Now that Valentine’s Day is behind us, rather than “everything coming up roses,” it seems to me that everything is coming up 3D.  At least everywhere I turn.

Hot on the heels of a very informative URISA BC seminar titled “The New Dimension in GIS – 3D Analysis” (find a good summary of the day here), I’m on my way to Montreal and Quebec City to take part in a seminar series on BIM and 3D interoperability.  I’ll be presenting on a number of important BIM and 3D formats and how they relate to each other, and showing how Safe’s products FME Desktop and FME Server can play a role in greasing the wheels of data exchange between such formats.  In fact, I just today heard a story of a large project here in Vancouver, BC where two firms were involved at different stages during the design process, and the hand-off between them was to redraw the plans due to incompatibility between the design systems they used.  Now that is a squeaky wheel if ever I saw one.

But what really got me thinking today was Oleg Shilovitsky’s blog posting asking “can we create a 3D RSS?”  Such a mechanism would provide a standards-based way to communicate modest amounts of 3D information using the very successful RSS mechanisms.

To me, it seems like there are two ways this could go.  One could be to take advantage of the existing GML dialect available within GeoRSS and just embed a 3D payload inside of the GML.  While this could be done today without creating anything new, it seems this would impose a Geo-aspect to the 3D RSS, which may not always be desirable or necessary in the broader context.  For example, what if you’d subscribed to a 3D RSS feed of the latest automotive model announcements? – That 3D data certainly doesn’t have a spatial context to it.

The other way I could see would be for a group to just invent a new dialect of RSS, much as the Geofolks have done, and garner support for that.  It may be better to choose an existing XML specification for 3D data (again, GML might suffice, or X3D, or Collada, or …).  But if they decide to invent a new specification, then making a provision for a spatial reference point would be ideal so that the data could be located spatially if it made sense.

One way or another, I think that having an accepted way to syndicate 3D data is an idea which will have legs. It will be interesting to watch and see where it goes in the weeks and months ahead.

3D Interoperability Spatial Data Interoperability Uncategorized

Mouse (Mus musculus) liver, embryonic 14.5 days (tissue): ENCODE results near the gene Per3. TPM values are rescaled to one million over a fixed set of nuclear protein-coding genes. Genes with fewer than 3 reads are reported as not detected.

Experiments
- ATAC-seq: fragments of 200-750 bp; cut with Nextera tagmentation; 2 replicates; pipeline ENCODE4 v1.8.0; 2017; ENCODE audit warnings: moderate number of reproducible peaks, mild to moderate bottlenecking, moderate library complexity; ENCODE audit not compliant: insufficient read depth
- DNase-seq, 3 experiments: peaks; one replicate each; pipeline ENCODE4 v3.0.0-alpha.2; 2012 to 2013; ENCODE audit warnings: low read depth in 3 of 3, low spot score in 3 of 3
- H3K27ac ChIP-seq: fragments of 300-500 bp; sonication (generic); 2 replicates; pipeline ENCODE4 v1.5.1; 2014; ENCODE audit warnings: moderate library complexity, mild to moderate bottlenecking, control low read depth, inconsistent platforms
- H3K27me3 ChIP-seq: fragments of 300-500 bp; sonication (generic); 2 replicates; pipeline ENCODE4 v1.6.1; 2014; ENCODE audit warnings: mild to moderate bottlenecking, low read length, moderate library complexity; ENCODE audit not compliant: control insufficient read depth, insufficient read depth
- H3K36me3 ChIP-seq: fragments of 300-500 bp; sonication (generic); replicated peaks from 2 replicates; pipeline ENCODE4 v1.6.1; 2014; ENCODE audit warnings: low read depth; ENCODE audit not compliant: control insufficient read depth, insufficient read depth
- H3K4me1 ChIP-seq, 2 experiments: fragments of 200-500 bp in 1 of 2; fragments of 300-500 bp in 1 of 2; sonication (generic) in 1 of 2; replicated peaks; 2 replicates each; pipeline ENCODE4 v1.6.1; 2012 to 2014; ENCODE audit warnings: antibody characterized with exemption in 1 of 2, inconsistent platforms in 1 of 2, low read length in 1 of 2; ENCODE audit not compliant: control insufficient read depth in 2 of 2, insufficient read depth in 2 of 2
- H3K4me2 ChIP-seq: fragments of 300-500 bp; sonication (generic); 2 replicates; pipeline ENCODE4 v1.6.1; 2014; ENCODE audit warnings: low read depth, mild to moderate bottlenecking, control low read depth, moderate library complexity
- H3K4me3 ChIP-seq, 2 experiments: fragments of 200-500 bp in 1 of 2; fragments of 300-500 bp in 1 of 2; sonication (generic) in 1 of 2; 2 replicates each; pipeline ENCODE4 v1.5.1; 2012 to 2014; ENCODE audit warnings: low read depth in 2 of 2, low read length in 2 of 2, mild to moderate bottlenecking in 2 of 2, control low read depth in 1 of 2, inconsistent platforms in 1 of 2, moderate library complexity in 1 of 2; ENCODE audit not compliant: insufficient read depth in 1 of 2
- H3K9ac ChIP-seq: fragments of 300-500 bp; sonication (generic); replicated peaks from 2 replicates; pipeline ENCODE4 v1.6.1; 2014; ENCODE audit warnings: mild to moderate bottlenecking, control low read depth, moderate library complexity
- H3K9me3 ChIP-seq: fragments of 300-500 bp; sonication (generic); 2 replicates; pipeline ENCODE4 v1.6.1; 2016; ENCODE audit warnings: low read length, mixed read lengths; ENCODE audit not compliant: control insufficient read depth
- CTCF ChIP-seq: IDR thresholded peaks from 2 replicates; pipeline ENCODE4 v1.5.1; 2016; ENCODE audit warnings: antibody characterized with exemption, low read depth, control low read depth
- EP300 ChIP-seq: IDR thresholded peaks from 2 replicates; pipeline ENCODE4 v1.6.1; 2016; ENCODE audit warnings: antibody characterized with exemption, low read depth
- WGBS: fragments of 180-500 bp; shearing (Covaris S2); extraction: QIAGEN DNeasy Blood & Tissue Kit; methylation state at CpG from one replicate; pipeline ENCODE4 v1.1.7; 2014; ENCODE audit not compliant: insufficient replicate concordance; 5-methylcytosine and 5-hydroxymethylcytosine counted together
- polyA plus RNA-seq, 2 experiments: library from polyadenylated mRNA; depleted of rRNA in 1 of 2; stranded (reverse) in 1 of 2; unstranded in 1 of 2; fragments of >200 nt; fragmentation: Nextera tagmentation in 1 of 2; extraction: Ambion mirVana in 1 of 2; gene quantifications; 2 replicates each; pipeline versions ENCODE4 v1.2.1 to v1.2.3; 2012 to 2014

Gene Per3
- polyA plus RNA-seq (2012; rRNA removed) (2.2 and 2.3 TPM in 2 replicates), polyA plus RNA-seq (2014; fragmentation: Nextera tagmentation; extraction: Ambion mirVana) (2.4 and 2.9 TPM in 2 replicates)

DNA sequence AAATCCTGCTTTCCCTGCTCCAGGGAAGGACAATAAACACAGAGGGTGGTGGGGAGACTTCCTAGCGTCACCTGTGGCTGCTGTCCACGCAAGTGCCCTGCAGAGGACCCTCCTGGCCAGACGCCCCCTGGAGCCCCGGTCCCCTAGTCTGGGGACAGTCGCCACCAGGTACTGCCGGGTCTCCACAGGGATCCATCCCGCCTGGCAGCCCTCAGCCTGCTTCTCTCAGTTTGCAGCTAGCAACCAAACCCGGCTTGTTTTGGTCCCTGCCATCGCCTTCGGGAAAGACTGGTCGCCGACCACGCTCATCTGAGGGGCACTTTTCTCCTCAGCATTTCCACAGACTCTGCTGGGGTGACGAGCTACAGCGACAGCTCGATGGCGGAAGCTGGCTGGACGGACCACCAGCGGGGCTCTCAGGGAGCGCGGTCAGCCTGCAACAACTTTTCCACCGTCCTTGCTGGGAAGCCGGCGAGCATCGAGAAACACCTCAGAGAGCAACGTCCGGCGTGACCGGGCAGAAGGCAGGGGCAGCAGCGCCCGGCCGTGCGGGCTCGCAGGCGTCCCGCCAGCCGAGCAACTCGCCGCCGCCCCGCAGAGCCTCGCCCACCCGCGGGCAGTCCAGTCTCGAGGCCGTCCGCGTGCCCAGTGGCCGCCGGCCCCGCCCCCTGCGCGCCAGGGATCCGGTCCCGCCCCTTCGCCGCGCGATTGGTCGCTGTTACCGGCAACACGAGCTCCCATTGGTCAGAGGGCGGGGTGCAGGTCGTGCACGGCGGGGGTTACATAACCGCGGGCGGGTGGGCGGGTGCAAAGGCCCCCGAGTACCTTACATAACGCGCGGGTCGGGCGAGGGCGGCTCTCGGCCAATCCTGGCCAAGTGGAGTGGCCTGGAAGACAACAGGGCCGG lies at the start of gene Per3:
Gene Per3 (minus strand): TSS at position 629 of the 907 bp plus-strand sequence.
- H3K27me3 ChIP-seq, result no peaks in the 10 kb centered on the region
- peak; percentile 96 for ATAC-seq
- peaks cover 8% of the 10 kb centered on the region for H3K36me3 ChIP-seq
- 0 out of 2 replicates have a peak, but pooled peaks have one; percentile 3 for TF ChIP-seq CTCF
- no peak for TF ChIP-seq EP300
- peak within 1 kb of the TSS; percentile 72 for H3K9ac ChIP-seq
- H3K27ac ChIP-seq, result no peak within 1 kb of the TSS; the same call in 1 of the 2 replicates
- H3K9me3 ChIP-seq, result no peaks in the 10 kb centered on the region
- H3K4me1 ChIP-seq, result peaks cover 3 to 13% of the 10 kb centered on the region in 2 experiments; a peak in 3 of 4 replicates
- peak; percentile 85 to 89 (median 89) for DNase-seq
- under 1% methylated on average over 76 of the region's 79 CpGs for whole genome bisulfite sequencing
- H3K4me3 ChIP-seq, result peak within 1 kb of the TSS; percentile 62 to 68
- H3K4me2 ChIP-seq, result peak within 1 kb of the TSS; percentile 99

Dale Lutz

Dale is the co-founder and VP of Development at Safe Software. After starting his career working spatial data (ranging from icebergs to forest stands) for many years, he and other co-founder, Don Murray, realized the need for a data integration platform like FME. His favourite TV show is Star Trek, which inspired the names for most of the meeting rooms and common areas in the Safe Software office. Dale is always looking to learn more about the data industry and FME users. Find him on Twitter to learn more about what his recent discoveries are!


2 Responses to “Everything’s Coming Up 3D”

  1. Hello Dale,

    It’s interesting you came to similar position about 3D data syndication from GIS/BIM, where my position in the beginning was completely mechanical/supply chain. This is once again to re-confirm that today’s way to share 3D is almost irrelevant. I see people is still working on formats these days. Is there any format, you think, people can invent in addition to all stuff that already invented… ?


  2. Dale Lutz says:

    @Oleg — The ability to invent new formats appears to know no bounds as far as we can tell at Safe. We have a graph showing formats we support by year and it has gone up at a constant rate since 1997! I have a hunch though that in terms of embedding 3D in a lightweight Web 2.0 payload a very reasonable approach would be to use the constructs of an existing 3D XML specification (and there are several to choose from), and embed that into an RSS wrapper. I think it might be difficult to justify inventing a brand new XML format for 3D in RSS, but it may be that the requirements for this situation may warrant something more lightweight, for example, and so no existing format could be used directly. In any case, lets hope that only a single winner emerges — with GeoRSS there are 3 different flavors of geography being embedded which triples the work for implementers.

    Thanks for the comments.